EWU Veterans Resource Center welcomes back students

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EWU Veterans Resource Center welcomes back students

EWU students Blake Ellert and Je ery Clark conversating amongst each other at VRC welcome back social. | Dayana Morales for The Easterner

EWU students Blake Ellert and Je ery Clark conversating amongst each other at VRC welcome back social. | Dayana Morales for The Easterner

EWU students Blake Ellert and Je ery Clark conversating amongst each other at VRC welcome back social. | Dayana Morales for The Easterner

EWU students Blake Ellert and Je ery Clark conversating amongst each other at VRC welcome back social. | Dayana Morales for The Easterner

By Dayana Morales, Arts & Entertainment Editor

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WU has always been nationally recognized as a military friendly campus. Military veteran population on campus continues to grow. About 600 veterans are now enrolled. It is the largest center in the Northwest.

EWU Veterans Resource Center had a welcome back social Sept. 21. The room was filled with conversation among veterans enjoying a slice of pizza.

The center is located in the historic Showalter Hall. Currently at this center you can take care of your GI Bill questions, residency, financial aid, class sign-up, and childcare. There is also a computer lab.

The staff that supports this center includes a director, David Millet, a benefits supervisor, Lena Tanguayt, and a recruiter, Billie Hall.

The center also assists the students with community engagement initiatives, such as workshops to connect veterans with military friendly employers.

Shelby Miksch, a student veteran at EWU, served in the Navy for twelve years. She did shore duty in her most recent mission in Maryland. This is her second year on campus. She is a senior. Prior to being at EWU she also received education in the military.

Miksch joined the military because of her brother.

“He went in before I went and I saw that it helped him get his act together. My family has a strong tradition of military, said Miksch. “There has been someone in the military in almost every branch and every generation dating back for years.”

Miksch said she is glad she joined the military. It has given her a lot of discipline and direction that she wouldn’t have if she hadn’t join.

“I don’t know a lot about other people but it is a bit of an adjustment leaving the military and going back to school, it is kind of like a little bit of a culture shock. Having a place like this is comfortable. You can talk to people who might be dealing with the same thing,” Miksch said.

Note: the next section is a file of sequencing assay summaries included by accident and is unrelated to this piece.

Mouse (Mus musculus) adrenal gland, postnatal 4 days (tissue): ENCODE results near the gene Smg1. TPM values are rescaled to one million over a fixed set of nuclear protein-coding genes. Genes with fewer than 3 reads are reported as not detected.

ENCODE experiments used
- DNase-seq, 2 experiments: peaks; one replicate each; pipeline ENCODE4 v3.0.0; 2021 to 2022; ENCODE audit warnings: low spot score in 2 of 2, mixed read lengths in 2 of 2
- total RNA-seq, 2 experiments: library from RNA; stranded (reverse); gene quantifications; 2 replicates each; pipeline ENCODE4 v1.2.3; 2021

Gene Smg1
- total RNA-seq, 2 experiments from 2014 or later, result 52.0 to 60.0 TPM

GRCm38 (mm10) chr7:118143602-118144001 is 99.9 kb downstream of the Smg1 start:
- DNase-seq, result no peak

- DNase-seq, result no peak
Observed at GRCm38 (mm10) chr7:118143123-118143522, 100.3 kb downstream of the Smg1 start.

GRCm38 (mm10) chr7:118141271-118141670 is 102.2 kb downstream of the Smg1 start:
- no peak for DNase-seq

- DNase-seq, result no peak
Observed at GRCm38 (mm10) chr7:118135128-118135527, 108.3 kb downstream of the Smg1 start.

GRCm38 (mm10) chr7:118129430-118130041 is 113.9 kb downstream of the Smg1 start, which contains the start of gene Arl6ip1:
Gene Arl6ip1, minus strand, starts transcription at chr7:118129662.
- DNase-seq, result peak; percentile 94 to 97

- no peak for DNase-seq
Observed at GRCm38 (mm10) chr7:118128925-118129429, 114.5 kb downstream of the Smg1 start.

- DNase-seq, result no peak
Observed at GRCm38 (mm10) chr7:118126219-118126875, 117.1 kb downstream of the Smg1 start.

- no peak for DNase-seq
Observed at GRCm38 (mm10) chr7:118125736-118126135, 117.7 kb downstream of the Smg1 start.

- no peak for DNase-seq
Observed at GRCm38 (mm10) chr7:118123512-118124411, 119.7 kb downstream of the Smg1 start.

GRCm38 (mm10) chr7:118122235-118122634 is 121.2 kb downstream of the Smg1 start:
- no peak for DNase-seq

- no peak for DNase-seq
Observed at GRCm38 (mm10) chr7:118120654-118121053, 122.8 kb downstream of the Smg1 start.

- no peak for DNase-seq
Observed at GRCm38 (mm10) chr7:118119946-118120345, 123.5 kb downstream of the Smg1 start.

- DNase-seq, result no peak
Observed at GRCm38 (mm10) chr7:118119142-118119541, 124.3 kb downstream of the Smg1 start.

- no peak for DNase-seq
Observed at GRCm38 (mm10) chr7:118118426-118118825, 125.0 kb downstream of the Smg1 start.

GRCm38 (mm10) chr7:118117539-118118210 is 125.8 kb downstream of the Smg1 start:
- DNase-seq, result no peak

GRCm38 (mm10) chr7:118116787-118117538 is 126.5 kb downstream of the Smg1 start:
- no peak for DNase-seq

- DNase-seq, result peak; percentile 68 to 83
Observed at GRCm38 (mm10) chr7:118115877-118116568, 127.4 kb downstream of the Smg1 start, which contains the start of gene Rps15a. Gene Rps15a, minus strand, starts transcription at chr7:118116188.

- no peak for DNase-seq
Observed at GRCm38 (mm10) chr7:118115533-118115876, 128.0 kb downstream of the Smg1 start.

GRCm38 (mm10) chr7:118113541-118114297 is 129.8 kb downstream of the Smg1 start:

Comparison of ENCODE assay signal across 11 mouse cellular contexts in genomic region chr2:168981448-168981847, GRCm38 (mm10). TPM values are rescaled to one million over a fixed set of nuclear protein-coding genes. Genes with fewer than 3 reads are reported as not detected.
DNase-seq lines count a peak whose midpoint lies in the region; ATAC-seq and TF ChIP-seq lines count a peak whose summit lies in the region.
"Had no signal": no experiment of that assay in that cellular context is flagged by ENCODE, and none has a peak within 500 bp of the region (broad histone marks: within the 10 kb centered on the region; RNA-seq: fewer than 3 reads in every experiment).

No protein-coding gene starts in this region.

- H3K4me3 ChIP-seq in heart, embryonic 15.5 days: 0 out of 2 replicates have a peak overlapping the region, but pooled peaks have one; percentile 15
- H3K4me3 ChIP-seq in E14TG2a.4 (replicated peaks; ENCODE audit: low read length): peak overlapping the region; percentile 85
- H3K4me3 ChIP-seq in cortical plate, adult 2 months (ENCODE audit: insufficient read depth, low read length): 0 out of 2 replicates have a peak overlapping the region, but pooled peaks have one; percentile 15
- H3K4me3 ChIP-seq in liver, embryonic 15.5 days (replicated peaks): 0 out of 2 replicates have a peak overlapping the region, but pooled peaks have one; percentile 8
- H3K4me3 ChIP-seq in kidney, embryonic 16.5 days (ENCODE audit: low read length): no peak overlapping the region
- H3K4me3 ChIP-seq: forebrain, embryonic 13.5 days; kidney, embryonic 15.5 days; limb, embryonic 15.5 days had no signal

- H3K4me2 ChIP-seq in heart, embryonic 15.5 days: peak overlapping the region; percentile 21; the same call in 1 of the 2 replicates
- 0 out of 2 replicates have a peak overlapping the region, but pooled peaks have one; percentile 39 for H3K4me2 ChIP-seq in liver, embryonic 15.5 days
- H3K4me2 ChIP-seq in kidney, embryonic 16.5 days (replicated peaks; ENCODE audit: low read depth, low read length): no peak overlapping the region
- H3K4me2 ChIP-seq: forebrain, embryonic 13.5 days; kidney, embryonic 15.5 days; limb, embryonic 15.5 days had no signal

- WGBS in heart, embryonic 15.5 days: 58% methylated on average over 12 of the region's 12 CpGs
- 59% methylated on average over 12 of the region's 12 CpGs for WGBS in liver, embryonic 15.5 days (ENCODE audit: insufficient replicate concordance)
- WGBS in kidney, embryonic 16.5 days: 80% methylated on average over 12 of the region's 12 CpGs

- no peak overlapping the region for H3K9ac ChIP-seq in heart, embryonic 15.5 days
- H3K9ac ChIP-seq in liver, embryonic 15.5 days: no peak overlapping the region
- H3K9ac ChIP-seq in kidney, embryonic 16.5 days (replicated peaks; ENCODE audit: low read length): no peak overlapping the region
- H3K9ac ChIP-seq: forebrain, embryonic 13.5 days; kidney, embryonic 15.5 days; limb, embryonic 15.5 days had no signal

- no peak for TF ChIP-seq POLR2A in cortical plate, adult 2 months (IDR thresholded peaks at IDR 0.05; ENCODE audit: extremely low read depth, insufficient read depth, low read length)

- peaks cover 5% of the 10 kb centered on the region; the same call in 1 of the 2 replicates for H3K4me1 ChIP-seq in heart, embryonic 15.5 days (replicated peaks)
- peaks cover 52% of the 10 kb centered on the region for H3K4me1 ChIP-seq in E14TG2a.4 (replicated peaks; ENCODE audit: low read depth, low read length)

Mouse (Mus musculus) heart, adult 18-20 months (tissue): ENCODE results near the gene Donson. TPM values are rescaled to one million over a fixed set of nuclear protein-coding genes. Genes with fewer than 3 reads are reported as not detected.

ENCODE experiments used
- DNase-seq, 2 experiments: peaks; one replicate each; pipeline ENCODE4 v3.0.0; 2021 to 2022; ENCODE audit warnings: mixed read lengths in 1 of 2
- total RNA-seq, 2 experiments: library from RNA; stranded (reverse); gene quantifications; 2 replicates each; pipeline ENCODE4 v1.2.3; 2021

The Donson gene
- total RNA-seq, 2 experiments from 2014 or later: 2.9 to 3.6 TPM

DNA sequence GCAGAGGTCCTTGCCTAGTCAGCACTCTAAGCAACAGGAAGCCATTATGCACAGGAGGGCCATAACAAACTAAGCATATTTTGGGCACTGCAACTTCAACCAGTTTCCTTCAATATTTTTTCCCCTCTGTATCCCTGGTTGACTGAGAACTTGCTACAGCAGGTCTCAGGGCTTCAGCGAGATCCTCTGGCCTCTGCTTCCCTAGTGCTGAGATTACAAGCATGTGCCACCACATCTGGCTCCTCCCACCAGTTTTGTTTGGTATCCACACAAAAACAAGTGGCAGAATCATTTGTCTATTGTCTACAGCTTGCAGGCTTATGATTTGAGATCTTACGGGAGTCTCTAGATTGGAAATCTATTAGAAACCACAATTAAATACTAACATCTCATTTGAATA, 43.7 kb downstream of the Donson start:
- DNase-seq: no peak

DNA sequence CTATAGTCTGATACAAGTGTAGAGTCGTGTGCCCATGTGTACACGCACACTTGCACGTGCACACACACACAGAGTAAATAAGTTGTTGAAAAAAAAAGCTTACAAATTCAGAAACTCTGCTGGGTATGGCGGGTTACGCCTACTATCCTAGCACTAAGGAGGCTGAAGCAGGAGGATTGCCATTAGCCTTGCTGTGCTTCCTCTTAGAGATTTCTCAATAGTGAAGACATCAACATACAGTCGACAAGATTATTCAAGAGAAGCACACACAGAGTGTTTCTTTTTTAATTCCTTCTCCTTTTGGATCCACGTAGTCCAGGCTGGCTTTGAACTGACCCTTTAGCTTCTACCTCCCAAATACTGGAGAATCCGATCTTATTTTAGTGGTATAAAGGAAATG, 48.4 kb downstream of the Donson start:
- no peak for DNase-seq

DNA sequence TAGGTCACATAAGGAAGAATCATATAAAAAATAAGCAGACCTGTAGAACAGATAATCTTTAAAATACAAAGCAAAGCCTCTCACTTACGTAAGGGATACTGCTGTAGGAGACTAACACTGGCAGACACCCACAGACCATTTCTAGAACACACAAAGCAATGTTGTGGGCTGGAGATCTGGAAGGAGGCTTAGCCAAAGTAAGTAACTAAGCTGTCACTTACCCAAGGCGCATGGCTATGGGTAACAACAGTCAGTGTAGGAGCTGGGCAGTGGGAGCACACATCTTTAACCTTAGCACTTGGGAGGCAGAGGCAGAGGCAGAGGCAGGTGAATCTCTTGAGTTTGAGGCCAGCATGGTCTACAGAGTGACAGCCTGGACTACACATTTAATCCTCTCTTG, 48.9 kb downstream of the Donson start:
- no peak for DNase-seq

Veterans are important resource for each other. The center is not only a place for students to hang out, but a place for advice and recognition; it’s a place that feels like home.

“I like it because the people here have specific experience on issues that are tailored to veterans, so they may be able to more accurately answer a question that I may have as opposed to the financial aid office where they do their best,” Shelby Miksch said.

Aurelia Cromwell, student veteran at EWU, served in the United States Coast Guard for four years. She was station off the coast of Washington and Massachusetts on a ship. She studied at Boise State University prior to EWU. She was affiliated with the veterans service program there as well. She is fifty-fifty about going back to the military; she has until she is 37 to decide.

Cromwell joined the military because of a call to service. “I’ve spent most of my teenage years working in rescue and life saving and I still feel a call to do it so I chose the Coast Guard.”

“Having a veterans center means we have a place were we still have that camaraderie, and we also have that understanding of different trainings and different perspectives that we maybe don’t always get in other places. You come and it is comfortable and familiar,” said Cromwell.

The center is also great location for students to lounge and talk to other veterans that have been through the similar experiences.

Coffee and Wi-Fi is what attracts student veteran, Blake Ellert to the center.

Ellert was Core Man for the Marines. He served for four years and nine months. This is the start of his third year at EWU. He is an undergrad in Mental Health Council. He took two classes while in the United States Marine Corps and he also had running start credits.

Ellert likes to use the center as his own private library.

Student veteran, Jeffery Clark served in the United States Army for eight years. He served seven year of undergrad at the University of Maryland. This is his first year of grad school for social work.

Clark uses the center to relax, have coffee and to see other veterans and staff whom understand.

“There is always someone in here to talk to, Dave and the staff are amazing,” said Clark. “ When I first retired from service in January and came here in November they kind of helped me through what’s going to be coming up and put me at ease for it, they are fantastic.”

EWU is at the forefront of universities for providing services to veterans.

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